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Setback for ‘Saudi Vision 2030’? Crypto firm Kraken closes UAE office

IFM_Crypto Firm Kraken
The Kraken episode comes at a time when the crypto sector is undergoing prolonged negative volatility since 2022

Amid the legal saga over the closure of crypto giant FTX, another digital currency exchange firm Kraken has now cut roughly eight posts from its Middle-East and North African staff, as per reports. Kraken got a cryptocurrency licence from Abu Dhabi Global Market in April 2022, but a registry for the market no longer lists a functioning organisation by that name.

The site will still be accessible to customers in the MENA region even though the crypto exchange has stopped supporting transactions in the currency of the dirham. According to a company spokesperson, customer deposits made in the UAE currency would be automatically translated to dollars and subsequently available for withdrawal purposes. Customers can continue utilising other fiat currencies that Kraken accepts.

“Kraken regularly reviews its business lines to ensure we’re employing resources globally to best achieve our mission of accelerating the adoption of cryptocurrency,” Kraken said in a statement sent to Al-Monitor.

The Kraken episode comes at a time when the crypto sector is undergoing prolonged negative volatility since 2022. Apart from the FTX saga, the sector also saw company shutdowns and a wave of layoffs. and Gemini have recently announced significant cost-cutting initiatives as well. Despite the prices of digital tokens gaining some ground in 2023 beginning, trading volumes are still low due to poor confidence among the clients and stakeholders, thus hurting the exchange revenues even more.

Kraken intends to keep staff in the MENA region. However, reports also indicated that after helping with the transfer, Kraken’s managing director for the area, Benjamin Ampen, will likely part ways with the company.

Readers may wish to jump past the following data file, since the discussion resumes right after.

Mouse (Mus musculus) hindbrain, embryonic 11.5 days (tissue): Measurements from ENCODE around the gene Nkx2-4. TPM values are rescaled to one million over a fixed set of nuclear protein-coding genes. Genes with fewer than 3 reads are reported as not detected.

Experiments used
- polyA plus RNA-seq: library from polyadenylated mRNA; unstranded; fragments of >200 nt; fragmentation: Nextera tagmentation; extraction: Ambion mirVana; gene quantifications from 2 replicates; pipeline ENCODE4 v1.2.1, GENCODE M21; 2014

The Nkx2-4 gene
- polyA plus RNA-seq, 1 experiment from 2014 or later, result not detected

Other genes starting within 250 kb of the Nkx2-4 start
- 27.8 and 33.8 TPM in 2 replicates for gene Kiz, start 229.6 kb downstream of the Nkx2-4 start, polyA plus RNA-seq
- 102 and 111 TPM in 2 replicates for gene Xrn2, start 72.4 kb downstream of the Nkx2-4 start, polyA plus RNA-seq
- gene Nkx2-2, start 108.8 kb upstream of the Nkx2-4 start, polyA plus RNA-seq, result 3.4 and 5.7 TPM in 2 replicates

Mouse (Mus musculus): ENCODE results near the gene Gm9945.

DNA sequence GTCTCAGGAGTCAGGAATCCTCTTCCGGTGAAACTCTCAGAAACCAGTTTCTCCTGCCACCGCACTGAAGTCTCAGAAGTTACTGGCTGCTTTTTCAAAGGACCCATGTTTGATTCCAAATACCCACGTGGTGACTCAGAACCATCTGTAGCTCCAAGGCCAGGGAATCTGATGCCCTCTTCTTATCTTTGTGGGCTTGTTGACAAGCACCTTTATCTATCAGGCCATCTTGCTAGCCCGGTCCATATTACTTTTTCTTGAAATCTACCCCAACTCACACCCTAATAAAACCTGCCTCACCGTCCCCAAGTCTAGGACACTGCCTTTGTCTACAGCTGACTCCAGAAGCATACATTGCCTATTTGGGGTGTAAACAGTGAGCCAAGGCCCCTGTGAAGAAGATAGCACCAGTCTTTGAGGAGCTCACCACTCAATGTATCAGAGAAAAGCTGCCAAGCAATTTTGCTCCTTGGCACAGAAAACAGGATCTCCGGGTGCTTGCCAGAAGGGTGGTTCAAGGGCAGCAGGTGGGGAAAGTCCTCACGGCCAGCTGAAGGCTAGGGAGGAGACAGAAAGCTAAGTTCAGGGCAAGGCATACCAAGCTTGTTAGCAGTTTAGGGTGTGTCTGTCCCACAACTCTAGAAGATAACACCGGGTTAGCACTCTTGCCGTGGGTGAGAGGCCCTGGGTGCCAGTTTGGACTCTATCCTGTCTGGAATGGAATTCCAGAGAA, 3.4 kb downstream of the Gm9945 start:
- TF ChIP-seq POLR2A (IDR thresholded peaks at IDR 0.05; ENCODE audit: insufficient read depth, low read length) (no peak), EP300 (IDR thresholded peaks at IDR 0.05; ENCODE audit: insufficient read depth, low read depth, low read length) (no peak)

Kraken, like Coinbase, has scaled back its intentions for international expansion and ended operations in Japan at the end of January 2023. In addition, due to “current market conditions,” the company announced plans to reduce 30% of its global staff, or about 1,100 employees, in November 2022.

The decision to shut down the UAE office comes three weeks after Kraken announced the appointment of an independent member, Dan Ciporin, to its board of directors. Dan is the CEO of Home Plate Acquisition and the former CEO of

According to Jesse Powell, founder and CEO of Kraken, “Dan has a proven track record of identifying long-term winners within technology markets that transform the way we connect and transact.”

Kraken was one of several cryptocurrency firms that moved to the UAE in 2022. The Gulf state is seeking to attract cryptocurrency, blockchain, artificial intelligence and related technology companies as part of its diversification push under ‘Saudi Vision 2030’. The UAE instituted a virtual assets regulatory regimen in 2022 as well, which helped attract cryptocurrency players to the country.

However, things have changed since 2022; with many prominent cryptocurrencies saw their values plummeting. The impact of this phenomenon has affected UAE economy as well. Bloomberg reported in November 2022 that some UAE-based firms, such as BitOasis, cut jobs after the FTX bankruptcy.

Despite the crypto sector’s ongoing turbulence, Emirati officials are still optimistic about the sector’s future in the UAE. The country’s Artificial Intelligence minister Omar Sultan Al Olama informed the World Economic Forum recently that cryptocurrency companies moving to the Emirates is a positive for the nation.

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